Agents for carbon dioxide capture, agents for amine stabilization and methods of making agents for carbon dioxide capture and amine stabilization

Amine stabilizing agents containing an azeotrope comprising water, an alcohol, and sodium hydride. Amine stabilizing agents containing water and a liquid silica hydroxide compound. Methods of making of amine stabilizing agents where solid silicon rock and sodium hydroxide are mixed with an ammonium/water solution to produce a green liquid in a first stage of the reaction. Alcohol is added and the alcohol fraction is separated from the non-alcohol fraction to produce an alcohol fraction product and a bottom fraction that is not soluble in alcohol or organics. The agents can be added to amines for stabilizing amines in anime processing of gases, in CO2 capture, in CO2 abatement systems and in other systems where amines are utilized to remove contaminants.

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Description

RELATED PATENT DATA

This application claims priority under 35 U.S.C. §119 to U.S. Provisional Application Ser. No. 61/167,337 which was filed Apr. 7, 2009.

TECHNICAL FIELD

The present invention relates to methods of forming chemical agents for stabilizing amines, agents for stabilizing amines and assisting in CO2 capture, methods of stabilizing amines, methods of CO2 capture and abatement, and systems for CO2 removal from gas streams and gas emissions.

BACKGROUND OF THE INVENTION

Amine treatment plants utilize amine processing to treat gas streams such as natural gas streams and refinery streams for removal of contaminants such as CO2 and H2S. The CO2 captured during the amine processing can often be collected for commercial use. The amine utilized for amine treatment is often one of monoethanolamine (MEA), methyldiethanolamine (MDEA) or diethanolamine (DEA). Other amines utilized include diglycolamine (DGA), diisopropanolamine (DIPA) and proprietary amine agents.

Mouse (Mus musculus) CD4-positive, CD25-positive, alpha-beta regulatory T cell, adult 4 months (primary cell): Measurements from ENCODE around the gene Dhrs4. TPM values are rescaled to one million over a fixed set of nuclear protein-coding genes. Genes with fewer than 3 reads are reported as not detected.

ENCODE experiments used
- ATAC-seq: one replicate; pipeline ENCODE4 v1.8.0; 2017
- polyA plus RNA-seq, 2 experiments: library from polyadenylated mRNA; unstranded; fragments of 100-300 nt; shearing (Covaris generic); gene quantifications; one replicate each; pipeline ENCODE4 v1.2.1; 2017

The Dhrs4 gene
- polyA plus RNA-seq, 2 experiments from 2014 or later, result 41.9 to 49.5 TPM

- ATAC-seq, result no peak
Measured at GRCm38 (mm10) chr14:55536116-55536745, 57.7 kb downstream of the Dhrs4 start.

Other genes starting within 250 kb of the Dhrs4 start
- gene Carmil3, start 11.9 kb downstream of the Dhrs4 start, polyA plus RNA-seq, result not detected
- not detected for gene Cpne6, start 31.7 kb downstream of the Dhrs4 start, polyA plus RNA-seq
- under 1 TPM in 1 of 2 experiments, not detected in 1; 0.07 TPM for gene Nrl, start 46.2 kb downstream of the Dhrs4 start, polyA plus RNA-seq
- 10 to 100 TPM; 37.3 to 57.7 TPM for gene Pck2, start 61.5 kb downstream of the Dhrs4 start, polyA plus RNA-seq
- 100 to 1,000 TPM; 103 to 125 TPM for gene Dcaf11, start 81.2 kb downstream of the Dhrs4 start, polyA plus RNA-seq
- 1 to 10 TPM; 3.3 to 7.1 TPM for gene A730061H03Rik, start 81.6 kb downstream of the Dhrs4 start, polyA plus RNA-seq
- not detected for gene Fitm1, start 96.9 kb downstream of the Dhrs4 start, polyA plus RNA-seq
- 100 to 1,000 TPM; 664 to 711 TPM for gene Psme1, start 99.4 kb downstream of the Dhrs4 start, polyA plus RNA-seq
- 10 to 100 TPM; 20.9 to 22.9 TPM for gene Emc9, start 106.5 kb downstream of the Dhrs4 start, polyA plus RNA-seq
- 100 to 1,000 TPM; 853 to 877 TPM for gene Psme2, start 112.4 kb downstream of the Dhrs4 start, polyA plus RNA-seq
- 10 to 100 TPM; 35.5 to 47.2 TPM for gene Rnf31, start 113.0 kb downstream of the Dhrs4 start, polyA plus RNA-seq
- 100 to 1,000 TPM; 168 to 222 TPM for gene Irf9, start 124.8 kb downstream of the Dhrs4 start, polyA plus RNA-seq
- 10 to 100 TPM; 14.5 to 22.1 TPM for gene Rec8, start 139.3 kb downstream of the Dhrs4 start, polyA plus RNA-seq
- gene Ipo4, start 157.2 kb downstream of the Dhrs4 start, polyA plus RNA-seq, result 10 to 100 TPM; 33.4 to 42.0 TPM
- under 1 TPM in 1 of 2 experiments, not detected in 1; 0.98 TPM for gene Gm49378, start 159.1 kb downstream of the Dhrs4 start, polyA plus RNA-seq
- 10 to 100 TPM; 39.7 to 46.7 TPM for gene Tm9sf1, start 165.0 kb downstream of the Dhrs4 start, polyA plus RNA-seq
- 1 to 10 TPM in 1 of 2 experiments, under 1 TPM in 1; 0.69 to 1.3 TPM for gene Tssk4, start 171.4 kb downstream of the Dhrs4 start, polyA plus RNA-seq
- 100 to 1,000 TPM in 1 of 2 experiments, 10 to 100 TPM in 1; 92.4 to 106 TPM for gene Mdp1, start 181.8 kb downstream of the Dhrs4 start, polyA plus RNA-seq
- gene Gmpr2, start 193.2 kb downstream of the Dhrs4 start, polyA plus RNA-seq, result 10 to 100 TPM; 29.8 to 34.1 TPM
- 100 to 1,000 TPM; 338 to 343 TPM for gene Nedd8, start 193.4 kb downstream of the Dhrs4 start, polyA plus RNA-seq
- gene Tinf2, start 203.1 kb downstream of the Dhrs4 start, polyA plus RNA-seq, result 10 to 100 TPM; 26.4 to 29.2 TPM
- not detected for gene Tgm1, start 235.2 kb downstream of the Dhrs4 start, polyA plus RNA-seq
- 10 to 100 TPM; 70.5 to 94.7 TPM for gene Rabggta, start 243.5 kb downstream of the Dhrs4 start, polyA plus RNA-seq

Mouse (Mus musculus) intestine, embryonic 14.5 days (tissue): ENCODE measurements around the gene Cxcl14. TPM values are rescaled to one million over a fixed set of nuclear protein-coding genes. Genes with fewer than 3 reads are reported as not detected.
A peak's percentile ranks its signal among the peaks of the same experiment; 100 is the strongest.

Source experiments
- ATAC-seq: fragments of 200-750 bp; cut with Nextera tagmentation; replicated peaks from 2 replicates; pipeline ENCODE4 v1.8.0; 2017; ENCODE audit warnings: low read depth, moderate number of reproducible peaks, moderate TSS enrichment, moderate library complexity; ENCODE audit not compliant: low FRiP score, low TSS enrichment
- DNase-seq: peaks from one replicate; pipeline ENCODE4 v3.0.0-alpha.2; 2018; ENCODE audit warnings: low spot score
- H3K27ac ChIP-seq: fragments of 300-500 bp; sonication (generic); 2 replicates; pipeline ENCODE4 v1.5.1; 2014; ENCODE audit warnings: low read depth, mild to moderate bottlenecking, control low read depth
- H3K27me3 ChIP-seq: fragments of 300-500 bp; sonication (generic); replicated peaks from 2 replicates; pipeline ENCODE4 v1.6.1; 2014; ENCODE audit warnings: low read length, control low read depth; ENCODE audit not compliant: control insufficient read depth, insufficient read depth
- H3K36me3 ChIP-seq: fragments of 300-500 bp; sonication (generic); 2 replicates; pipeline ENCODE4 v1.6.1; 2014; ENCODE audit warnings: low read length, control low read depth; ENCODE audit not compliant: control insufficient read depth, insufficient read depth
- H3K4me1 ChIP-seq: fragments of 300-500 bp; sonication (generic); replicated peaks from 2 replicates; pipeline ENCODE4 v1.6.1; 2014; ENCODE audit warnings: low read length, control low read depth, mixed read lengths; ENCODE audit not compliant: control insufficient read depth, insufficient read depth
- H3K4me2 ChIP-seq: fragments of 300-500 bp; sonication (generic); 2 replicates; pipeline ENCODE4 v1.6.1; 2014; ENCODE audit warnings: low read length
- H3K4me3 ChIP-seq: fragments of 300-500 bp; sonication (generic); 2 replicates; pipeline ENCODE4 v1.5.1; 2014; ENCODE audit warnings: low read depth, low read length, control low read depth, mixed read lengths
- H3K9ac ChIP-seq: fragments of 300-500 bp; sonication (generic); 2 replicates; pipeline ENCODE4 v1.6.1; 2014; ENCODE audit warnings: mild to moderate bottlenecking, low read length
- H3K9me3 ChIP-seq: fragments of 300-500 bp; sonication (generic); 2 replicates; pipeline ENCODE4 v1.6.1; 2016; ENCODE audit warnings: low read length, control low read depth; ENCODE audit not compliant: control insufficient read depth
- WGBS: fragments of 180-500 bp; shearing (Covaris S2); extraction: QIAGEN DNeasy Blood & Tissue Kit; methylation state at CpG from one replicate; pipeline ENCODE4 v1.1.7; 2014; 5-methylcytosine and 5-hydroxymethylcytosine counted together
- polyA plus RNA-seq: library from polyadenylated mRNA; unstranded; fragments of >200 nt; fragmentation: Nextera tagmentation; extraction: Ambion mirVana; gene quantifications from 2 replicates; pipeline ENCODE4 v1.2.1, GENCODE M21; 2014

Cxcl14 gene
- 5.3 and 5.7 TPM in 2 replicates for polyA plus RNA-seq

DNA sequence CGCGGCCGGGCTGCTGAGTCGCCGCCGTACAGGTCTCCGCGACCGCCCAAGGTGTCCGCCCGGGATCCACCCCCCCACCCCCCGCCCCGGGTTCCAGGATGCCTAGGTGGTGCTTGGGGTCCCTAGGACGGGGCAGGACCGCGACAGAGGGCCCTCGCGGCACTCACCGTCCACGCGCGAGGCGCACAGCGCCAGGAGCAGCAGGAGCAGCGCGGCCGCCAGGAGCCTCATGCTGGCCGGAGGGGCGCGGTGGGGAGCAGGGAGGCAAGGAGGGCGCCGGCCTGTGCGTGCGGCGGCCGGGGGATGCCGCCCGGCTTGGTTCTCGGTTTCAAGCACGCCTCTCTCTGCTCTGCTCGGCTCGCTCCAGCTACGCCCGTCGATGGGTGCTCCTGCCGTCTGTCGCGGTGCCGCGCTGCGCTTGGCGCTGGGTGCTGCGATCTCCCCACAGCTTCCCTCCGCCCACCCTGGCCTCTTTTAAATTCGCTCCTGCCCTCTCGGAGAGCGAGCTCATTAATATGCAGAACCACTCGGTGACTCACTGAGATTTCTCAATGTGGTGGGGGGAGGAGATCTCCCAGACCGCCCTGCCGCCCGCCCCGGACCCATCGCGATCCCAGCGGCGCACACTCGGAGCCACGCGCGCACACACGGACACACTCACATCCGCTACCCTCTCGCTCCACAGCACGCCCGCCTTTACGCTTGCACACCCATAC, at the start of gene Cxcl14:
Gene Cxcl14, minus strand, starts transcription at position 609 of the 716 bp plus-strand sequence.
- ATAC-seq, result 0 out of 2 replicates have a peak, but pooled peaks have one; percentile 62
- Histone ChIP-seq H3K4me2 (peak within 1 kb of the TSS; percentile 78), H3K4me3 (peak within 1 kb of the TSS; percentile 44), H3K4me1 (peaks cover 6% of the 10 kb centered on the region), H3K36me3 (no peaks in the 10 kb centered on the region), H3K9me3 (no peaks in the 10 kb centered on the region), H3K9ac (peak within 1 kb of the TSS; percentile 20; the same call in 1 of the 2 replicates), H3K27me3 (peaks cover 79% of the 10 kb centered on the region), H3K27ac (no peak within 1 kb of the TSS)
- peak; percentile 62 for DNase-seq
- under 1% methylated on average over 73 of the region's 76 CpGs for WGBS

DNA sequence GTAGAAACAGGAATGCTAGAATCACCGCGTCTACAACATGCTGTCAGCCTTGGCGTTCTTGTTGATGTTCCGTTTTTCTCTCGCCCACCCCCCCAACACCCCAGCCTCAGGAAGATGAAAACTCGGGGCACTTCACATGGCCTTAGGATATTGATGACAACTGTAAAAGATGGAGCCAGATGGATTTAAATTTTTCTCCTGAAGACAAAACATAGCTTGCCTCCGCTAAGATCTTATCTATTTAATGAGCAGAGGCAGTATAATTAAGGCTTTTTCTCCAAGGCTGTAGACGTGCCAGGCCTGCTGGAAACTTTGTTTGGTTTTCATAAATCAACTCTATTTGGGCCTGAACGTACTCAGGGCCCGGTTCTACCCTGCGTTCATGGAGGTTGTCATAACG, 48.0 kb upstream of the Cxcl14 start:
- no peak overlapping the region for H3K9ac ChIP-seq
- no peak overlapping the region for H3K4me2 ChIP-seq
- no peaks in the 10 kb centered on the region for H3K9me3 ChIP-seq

Amine treatment for CO2 capture can also be used to remove CO2 from combustion gases, flue gases and abatement of greenhouse gases.

Problems associated with amine treatment include corrosion that can occur when CO2 reacts with water in the amine solution to form acids. Other problems include foaming in the system, degradation of the amine mixture to form acids, bases and salts, and hydrocarbon saturation of the amine mixture. Additional problems include the high cost of amine or amine mixtures and high cost of regeneration.

It would be advantageous to develop agents for decreasing or preventing some or all of the problems associated with amine treatment set forth above.

SUMMARY OF THE INVENTION